Many people have been ranting in the forums for the past several years about the “unfair advantage” big brands have in Google’s search results. Ever since the “Vince Update” of February 2009, things have been very different in SEO.
I suggest that understanding Vince is perhaps the most important way to get your SEO programs on track.
Google’s Vince Update: What Happened?
When Vince was first announced, Matt Cutts of Google called it a “minor change”. Many smart folks in our industry discounted that assertion.
The first discussion on Vince began on WebmasterWorld. A member had posed the question as to whether others had noticed more preference toward “big brands” in Google’s search results.
The first respondent was, not surprisingly, Ted “Tedster” Ulle (who sadly passed away on June 28 – you can read a “tribute” that I had written for him here). Here’s what Ulle wrote in 2009:
I also have the sense that there is a change in this direction. In 2008 Eric Schmidt made some comments that brands were more important. My only question is whether the influence is from offline or possible some other factor – such as unlinked brand mentions, or social media buzz.
Aaron Wall wrote a great post on Vince shortly thereafter.
The truth is, big brands already had a lot of the “good stuff” baked into their web presence that others would have to fight like hell to achieve. The challenge had been that many of those big brands had no idea how to build a search engine friendly website.
Google has done a pretty good job of getting around those hurdles, as I had written about in my 2009 series on American Express and “credit cards” rankings on Google.
Check out the rankings for “credit cards” on Google, now. More brands. Less affiliates. Not at all surprising.
What Vince Taught Us
You must try and build a brand online, just like you – in the “old days” had to build a brand – by marketing the business using multiple channels.
Coca-Cola didn’t just buy television ads to become one of the world’s best-known brands. They used a multi-channel approach.
Some way to build a brand online could include:
- Public relations
- Blog content that goes viral
Once you’ve built a brand, you’ve established “trust” (with your target audience, as well as the search engines). Again, this isn’t achieved simply by writing some title tags and buying some links. Those days are, gladly, done and over.
Google may be trying to evolve past a (mostly) link-based algorithm. It’s pretty safe to assume that they can monitor for any mentions of your brand in social media (and elsewhere) and that they can probably attribute value to mentions of your domain/URL, even when it isn’t hyperlinked.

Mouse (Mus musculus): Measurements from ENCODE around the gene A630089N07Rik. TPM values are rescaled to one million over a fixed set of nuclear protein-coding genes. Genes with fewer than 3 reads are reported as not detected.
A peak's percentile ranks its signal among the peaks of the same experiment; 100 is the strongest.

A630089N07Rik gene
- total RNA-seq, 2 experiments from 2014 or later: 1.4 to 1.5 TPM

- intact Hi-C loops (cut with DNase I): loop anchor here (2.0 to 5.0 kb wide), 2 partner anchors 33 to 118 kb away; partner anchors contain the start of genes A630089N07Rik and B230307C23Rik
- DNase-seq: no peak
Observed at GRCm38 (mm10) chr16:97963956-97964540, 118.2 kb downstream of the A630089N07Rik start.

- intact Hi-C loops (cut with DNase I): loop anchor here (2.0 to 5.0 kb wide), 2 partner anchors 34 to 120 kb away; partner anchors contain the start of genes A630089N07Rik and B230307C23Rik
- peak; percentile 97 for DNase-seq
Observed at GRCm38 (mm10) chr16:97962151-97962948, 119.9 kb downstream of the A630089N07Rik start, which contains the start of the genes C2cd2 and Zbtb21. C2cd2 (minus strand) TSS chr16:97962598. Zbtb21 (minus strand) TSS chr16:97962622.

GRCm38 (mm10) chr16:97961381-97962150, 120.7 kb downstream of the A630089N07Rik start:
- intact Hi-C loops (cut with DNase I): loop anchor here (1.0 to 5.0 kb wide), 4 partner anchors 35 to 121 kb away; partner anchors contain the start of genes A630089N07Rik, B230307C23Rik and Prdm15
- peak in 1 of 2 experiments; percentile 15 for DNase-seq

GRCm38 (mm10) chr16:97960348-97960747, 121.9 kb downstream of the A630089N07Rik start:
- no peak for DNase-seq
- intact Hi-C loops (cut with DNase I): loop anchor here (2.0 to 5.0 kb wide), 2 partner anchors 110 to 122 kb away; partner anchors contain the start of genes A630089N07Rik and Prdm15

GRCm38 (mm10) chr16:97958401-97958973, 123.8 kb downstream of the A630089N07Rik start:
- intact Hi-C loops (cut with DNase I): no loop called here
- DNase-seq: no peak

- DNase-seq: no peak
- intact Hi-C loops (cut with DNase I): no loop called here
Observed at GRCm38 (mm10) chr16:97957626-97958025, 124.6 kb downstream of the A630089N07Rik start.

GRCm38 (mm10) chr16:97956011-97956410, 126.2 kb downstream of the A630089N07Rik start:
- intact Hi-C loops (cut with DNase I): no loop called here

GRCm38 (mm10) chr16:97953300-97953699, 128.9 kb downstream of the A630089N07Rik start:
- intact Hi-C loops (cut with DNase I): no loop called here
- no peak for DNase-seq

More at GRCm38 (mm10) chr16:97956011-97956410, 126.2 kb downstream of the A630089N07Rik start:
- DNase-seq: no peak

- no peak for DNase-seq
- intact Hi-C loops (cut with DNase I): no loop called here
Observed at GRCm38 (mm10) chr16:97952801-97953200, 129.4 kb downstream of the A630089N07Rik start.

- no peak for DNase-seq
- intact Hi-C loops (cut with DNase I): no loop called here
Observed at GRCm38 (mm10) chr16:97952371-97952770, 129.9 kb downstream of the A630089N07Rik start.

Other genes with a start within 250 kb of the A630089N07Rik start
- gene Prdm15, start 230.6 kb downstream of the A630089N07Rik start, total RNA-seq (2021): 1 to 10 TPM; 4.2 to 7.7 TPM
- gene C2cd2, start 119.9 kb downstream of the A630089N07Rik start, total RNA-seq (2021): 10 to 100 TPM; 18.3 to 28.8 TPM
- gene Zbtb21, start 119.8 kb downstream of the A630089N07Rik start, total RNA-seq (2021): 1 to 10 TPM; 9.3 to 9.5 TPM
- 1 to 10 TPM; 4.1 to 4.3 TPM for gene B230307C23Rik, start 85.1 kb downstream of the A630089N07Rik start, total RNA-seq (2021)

Once you have trust, you can get away with a lot more than other websites may be able to get away with.
Links Still Matter (For Now?)
If you represent a brand new website, it takes a lot of time and effort to build this trust (whether that be link equity, or what have you). In fact, if you employ some of the SEO tactics that I still see today from large brands, you could be in for a world of hurt.
Case in point – as I write this, I’m finalizing a proposal for a large brand. They had given me a couple of competitors who were “kicking their butts” in a few categories.
Within a 15-minute review, I easily determined some of the spammy techniques that one of their competitors was employing. For one specific keyword, this competitor had eight websites linking to them with an exact anchor text match through methods such as creating fictitious profiles on “awesome” sites such as http://besttourtravels.com/ and http://mysocial.ws and http://wiki.oziosi.org – plus some good old-fashioned blog comment spam. Here’s a sample of that “nice little piece of work”:
Wow that was unusual. I just wrote an incredibly long comment but after I clicked submit my comment didn’t show up. Grrrr… well I’m not writing all that over again. Anyway, just wanted to say superb blog!
And the user’s name for this blog comment? “Keyword”.
The really scary thing about this is that this blog comment spam was posted 19 weeks ago. This is current stuff. And this is a big company. And, this company is “kicking my (hopefully soon-to-be) client’s butt” in this category.
So, if you were a “common SEO”, you might say to said client, “well, we know that this works for your competitor. We believe you should do this, too!”
Which reminds me, once again, it’s not what you do in SEO, it’s how you do it. If you simply take a “what works for them will work for us” approach, you can often find yourself in hot water. Here’s a list of some outdated SEO tactics that you might not want to employ any longer.
You must realize that for this competitor, eight links represents a very small fraction of their total link profile. They have earned (mostly “earned”) their trust, links, and brand. If you represent that company that’s smaller, doing something like this could have disastrous effects.
Do the diligent work to build up all of these other trust signals, and perhaps you – too – could get away with (for now) some aggressive activity. Otherwise, now is when you can start talking about Penguin.